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Drought is Leading to Instability and Water Weaponization in the Middle East and North Africa
By Marcus D. King with Rianna LeHane
Water stress is a growing problem worldwide. Overuse, population growth, and climate change are contributing to desperate conditions and violent extremist organizations (VEOs) are turning scarce water into a weapon. Nowhere is this trend more visible than in the Middle East and North Africa (MENA), a region of critical importance to U.S. national security interests. The MENA region has long been prone to both cyclical and discrete periods of droughts. There is mounting evidence suggesting that climate change, by driving significant winter precipitation decline, is increasing the frequency and severity of these events.
Climate change impacts that affected Syria could be a harbinger for other countries in the region. The connection between climate change and Syrian instability was first raised by our colleagues Francesco Femia and Caitlin Werrell in 2012, and confirmed by climate scientist and Center for Climate and Security Senior Fellow, Colin P. Kelley, and his colleagues, who linked the consequential 2007-2010 drought to a long-term warming trend in the eastern Mediterranean (finding that the drought was made 2-3 times more likely due to climate change).. Drought conditions as well as poorly-designed and discriminatory water policies implemented by the Assad regime and the Alawite elite were also factors that contributed to societal instability at the onset of the Syrian civil war. The regional climate model ALADIN corroborates previous studies projecting that the MENA region will continue to be a global hotspot for drought into the late twenty-first century.(more…)
Gen. Middendorp and Bergema: How Climate Change Fuels Violent Extremism
In an article published yesterday on the anniversary of 9/11 by the IPI Global Observatory, General Tom Middendorp, Chair of the International Military Council on Climate and Security (IMCCS) and former Chief of Defence of the Netherlands, and Reinier Bergema of the International Centre for Counter-Terrorism, highlight the links between climate change, water insecurity, and violent extremism – particularly in “Western, Central, and Eastern Africa, and several countries in the Middle East.” The article is part of an article series that the IPI Global Observatory is publishing in advance of Climate Week in New York (watch this space for more). Click here for the full article.
Webinar: Climate Risk Reduction at the National and Sub-National Scale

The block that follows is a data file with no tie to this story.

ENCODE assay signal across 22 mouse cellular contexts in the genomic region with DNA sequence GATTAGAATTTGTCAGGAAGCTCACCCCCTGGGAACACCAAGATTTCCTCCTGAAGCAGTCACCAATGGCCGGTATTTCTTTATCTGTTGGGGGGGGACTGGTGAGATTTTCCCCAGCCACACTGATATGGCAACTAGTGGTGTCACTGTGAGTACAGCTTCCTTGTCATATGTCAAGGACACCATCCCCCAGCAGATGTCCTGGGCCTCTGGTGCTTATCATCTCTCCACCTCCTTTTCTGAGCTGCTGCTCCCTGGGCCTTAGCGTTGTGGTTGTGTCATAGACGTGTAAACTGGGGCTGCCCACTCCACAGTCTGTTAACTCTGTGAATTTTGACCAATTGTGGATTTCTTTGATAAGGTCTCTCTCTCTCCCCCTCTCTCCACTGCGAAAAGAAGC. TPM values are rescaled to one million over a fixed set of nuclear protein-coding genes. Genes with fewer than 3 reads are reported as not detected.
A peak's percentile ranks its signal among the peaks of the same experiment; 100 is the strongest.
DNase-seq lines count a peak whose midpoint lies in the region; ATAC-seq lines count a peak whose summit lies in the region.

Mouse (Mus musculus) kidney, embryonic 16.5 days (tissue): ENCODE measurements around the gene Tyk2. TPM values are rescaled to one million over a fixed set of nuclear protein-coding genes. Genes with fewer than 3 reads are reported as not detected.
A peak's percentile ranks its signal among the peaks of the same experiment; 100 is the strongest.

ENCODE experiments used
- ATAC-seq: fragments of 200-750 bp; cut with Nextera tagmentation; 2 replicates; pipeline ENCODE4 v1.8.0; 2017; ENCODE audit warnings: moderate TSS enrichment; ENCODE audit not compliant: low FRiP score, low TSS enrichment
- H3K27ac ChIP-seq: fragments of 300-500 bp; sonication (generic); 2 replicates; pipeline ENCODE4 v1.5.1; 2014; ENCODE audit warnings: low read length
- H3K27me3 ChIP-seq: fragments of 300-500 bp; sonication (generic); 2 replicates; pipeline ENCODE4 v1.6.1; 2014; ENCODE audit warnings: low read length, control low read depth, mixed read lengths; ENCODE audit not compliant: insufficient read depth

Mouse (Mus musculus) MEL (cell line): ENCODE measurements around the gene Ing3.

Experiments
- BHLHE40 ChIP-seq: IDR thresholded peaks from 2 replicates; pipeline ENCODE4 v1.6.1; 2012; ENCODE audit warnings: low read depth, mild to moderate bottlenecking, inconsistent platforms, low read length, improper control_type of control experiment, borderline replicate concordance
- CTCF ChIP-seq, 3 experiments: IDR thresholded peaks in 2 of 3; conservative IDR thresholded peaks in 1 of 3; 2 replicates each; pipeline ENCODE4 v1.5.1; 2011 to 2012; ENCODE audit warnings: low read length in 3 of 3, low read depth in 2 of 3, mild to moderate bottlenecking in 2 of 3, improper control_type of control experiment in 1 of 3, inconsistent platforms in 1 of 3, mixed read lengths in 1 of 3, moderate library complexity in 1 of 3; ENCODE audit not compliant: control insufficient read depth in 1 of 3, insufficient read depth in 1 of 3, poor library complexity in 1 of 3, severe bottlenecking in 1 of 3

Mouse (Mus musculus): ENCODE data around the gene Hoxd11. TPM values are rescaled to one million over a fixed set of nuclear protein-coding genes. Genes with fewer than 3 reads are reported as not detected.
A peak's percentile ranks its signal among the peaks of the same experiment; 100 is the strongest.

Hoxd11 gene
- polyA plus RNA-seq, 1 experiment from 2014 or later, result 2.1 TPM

Register now for a webinar on Monday, Oct. 26, “Climate Risk Reduction at the National and Sub-National Scale,” hosted by Arizona State University’s Global Security Initiative. The webinar speakers include: David V. Adams, Director for Health Security and Climate Resilience Policy at the National Security Council, who will speak about the United States; Commander David Slayton USN (Ret.), research fellow with the Hoover Institute who will explore the Arctic; Swathi Veeravalli, scientist with the U.S. Army Corps of Engineers, who will touch on Central and South Asia; and Francesco Femia and Caitlin Werrell, Founding Directors of the Center for Climate and Security, who will highlight the Middle East and North Africa. The webinar will be moderated by Chris Boone, Dean of the School of Sustainability at Arizona State University. See below for a full description of the webinar, and a link to register. (more…)
Thomas Friedman Cites the Center for Climate and Security on Extreme Weather in the Middle East and South Asia
New York Times columnist and Pulitzer Prize winner Thomas Friedman published an Op-ed today, “The World’s Hot Spot,” about the extreme heat waves plaguing the Middle East and South Asia, including Iran (citing AccuWeather’s Anthony Sagliani who stated that a July 31 reading in the Iranian city of Bandar Mahshahr was ‘…one of the most incredible temperature observations I have ever seen, and it is one of the most extreme readings ever in the world.’) The column explores political protests and sweeping changes in government, particularly in Iraq, which followed from the perceived inadequate response to the heat wave, and asks questions about whether or not enough attention is being paid to climatic events by the region’s political leaders.
Friedman cited the Center for Climate and Security’s Francesco Femia and Caitlin Werrell, regarding how climate stresses are measured against other security risks, as well as how such extreme events can place significant strains on the social contract between governments and their respective publics. The full citation: (more…)